The other time I feel a tug for the advanced training of physician residency is when I pick up a chart for a patient that is extremely complex – with multiple co-morbid conditions, a long list of medicines all with their own physiologic effects, a patient who is unable to provide an adequate history, and they are presenting with some “could-be-anything” complaint. I require a lot more guidances from the physician for these patients, and I wish at times I could “figure it out” on my own.
    But, I also realize that the setting I am in is unique because of my freedom to pick up that complex, “could-be-anything” patient. A lot of ER settings only let their PA’s see the sore throats and stubbed toes *yawn*. On the other hand, to be seeing all ranges of complexities and to have so much autonomy/responsibility….and know that your pay is 1/4 of the doc’s, you’re always explaining your role to patients (well, if you’re female they assume you’re a nurse anyway), and no one seems to know where exactly your profession falls. “Honey, you’re going to make a great doctor” is the ‘compliment’ I receive all the time….sometimes I explain to them my role all over again….and other times I just say. “Oh, thank you.” 😀

    As a post-script, my husband and I talked some more and I told him, “I know what the answer is, but I just need to accept it.” For me, I think returning to medical school at this point in my life would require a sacrifice that I really can not or would not want to make. I remember when I made the decision to pursue PA school instead of medical school and I told myself that I would appreciate the advantages and rewards 10 years from then. I think once we start having a family, I’ll see clearly that having time for to experience my family fully is worth giving up that role in the ER spotlight. Time to rejoice in the smaller ER victories!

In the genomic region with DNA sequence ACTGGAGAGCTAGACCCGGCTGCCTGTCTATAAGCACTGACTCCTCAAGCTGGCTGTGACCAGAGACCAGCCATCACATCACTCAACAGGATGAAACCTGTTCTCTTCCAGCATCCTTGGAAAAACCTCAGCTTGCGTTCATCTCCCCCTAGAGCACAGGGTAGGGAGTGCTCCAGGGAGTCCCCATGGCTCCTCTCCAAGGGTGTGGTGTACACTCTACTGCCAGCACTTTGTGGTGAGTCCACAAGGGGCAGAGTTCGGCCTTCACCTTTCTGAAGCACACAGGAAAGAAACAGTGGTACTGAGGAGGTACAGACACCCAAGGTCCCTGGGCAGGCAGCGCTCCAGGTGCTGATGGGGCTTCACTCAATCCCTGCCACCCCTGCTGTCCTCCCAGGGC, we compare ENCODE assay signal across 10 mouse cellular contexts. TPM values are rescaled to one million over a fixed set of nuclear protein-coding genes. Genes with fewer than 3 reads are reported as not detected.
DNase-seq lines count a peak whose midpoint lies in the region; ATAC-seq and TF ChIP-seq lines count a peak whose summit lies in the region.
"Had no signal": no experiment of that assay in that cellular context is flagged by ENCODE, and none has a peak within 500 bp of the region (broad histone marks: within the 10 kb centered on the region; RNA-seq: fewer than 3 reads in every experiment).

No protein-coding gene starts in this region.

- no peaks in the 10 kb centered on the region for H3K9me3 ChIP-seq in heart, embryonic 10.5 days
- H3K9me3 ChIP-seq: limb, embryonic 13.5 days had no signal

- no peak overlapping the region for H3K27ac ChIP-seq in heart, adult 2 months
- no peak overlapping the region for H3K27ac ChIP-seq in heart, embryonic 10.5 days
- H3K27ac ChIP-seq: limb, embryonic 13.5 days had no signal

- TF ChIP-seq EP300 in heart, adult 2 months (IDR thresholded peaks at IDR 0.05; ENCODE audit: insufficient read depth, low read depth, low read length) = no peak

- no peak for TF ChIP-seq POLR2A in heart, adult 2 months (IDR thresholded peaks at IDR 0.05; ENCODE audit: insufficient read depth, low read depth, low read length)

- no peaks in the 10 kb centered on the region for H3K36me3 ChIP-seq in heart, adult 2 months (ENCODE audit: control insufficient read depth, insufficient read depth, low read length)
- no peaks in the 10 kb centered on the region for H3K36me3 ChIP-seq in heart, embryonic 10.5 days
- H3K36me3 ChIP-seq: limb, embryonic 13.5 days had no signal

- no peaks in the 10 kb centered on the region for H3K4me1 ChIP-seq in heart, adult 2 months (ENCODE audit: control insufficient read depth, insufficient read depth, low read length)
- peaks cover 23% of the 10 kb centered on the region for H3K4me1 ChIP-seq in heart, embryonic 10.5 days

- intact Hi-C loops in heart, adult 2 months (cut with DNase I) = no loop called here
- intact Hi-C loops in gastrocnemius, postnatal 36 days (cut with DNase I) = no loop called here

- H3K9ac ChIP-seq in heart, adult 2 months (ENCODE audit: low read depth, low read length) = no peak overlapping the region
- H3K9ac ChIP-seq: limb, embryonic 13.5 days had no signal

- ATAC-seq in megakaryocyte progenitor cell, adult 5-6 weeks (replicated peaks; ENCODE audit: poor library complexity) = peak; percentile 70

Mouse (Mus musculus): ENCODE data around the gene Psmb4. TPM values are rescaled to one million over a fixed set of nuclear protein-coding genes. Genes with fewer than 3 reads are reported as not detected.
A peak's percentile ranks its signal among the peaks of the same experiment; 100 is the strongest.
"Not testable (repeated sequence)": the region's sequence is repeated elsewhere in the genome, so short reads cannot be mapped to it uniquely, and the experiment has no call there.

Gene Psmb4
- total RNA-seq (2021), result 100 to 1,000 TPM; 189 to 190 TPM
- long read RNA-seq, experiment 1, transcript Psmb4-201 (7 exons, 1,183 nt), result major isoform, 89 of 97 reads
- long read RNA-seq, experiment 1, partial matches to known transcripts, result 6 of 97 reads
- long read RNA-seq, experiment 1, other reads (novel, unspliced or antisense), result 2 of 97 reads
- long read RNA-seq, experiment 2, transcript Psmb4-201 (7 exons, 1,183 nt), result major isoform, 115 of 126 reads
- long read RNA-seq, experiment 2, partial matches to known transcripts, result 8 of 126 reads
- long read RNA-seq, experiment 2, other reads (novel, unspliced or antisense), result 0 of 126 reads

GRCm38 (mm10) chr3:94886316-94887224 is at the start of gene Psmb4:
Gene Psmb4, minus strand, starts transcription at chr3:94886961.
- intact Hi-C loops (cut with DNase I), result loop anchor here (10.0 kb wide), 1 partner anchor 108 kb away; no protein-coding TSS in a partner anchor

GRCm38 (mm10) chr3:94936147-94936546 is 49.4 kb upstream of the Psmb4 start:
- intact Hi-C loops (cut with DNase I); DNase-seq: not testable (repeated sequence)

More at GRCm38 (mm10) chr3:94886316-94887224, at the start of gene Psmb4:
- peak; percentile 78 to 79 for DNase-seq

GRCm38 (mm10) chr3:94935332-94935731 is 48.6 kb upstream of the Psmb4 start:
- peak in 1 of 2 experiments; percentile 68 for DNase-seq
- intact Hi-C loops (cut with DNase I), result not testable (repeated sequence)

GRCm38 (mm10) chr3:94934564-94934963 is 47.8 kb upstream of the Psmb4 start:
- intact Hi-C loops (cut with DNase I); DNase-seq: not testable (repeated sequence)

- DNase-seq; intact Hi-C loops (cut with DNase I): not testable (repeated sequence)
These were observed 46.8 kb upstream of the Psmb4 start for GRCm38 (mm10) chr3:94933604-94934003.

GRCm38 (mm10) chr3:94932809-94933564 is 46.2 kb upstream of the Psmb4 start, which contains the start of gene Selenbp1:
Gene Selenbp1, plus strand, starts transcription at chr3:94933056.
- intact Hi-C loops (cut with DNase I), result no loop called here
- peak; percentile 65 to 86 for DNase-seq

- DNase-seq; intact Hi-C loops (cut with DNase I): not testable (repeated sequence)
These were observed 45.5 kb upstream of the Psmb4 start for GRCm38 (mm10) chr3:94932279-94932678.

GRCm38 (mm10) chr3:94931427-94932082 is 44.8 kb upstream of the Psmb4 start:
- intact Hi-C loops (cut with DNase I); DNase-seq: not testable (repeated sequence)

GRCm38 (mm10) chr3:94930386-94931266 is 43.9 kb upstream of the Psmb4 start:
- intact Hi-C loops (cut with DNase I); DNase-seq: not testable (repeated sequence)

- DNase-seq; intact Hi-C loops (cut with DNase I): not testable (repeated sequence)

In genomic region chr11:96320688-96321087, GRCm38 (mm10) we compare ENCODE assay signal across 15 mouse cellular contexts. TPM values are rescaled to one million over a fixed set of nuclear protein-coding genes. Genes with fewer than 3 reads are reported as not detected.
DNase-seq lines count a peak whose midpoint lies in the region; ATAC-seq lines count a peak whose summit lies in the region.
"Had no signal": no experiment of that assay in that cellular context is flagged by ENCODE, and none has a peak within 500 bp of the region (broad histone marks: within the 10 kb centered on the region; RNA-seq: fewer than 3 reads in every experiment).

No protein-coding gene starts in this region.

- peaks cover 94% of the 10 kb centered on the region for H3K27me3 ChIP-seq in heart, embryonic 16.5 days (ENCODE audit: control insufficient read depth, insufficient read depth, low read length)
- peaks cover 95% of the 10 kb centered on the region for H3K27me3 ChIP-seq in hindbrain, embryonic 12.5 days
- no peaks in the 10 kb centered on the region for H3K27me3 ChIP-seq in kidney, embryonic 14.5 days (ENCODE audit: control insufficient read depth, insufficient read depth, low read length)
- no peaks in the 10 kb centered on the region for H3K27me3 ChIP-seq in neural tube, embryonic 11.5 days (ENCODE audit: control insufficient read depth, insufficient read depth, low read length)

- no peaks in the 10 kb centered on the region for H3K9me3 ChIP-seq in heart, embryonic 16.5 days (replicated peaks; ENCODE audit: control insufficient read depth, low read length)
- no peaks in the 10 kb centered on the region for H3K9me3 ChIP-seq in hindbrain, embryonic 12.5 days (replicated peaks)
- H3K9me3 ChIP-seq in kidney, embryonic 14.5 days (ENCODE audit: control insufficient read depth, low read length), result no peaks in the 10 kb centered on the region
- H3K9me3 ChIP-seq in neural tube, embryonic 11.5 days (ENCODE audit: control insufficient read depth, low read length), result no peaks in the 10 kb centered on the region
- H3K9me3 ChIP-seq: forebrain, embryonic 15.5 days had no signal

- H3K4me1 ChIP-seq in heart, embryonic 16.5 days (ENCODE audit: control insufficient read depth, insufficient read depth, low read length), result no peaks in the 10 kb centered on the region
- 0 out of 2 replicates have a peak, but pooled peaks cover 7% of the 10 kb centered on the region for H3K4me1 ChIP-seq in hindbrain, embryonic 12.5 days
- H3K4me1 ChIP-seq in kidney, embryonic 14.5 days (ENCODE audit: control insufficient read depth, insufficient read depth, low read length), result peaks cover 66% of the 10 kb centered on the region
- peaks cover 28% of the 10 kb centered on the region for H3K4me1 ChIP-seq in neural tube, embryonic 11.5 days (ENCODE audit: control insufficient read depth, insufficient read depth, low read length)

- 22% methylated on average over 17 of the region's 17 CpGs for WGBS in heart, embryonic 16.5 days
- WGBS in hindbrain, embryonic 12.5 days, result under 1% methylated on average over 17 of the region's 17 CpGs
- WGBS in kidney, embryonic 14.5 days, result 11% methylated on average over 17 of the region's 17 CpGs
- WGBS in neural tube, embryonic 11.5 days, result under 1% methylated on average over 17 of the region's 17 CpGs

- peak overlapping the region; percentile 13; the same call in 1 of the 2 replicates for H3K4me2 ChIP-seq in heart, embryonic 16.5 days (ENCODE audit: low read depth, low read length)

Well, Meesh and Val, I know exactly where you are coming from!!!! I’m in the middle of that debate at this very moment.

    I recently discovered that in Pedi. practice, PA’s and NP’s often serve the exact same function as the MD, but without the extra long hours, admin responsibilities, or insurance woes. Sounds pretty good to me! Especially since I have a husband and 3 kids.

    But, but, but, will it be enough for me? Or will I be in your spot, Meesh, in 5 years? I’m very driven personally, and I worry that being a PA won’t be enough, professionally. I want to know everything the MD’s know and be able to make the choices and decisions for myself.

    I’ll let you know if I get a revelation on these questions! :goodvibes:

    Keri QKeri Q

    I have debated the PA vs. MD question extensively myself. I think people who are happy being PA’s are those who always wanted to be a PA, or who thought they would be a nurse, and then decided to go a step further and push themselves to be a PA. People who want to be MD’s and become PA’s instead feel that they have settled.
    I have never wanted to be anything but an MD and I would not be happy as a PA, but I have several friends who are very happy being PA’s because that’s what they wanted to do.
    As far as getting too old to have children–I have faced this issue too. I will be pushing 45 before I am ready to start a family. My husband and I have decided to adopt children when we are ready. I know this is not an option that most people want, but it works for us.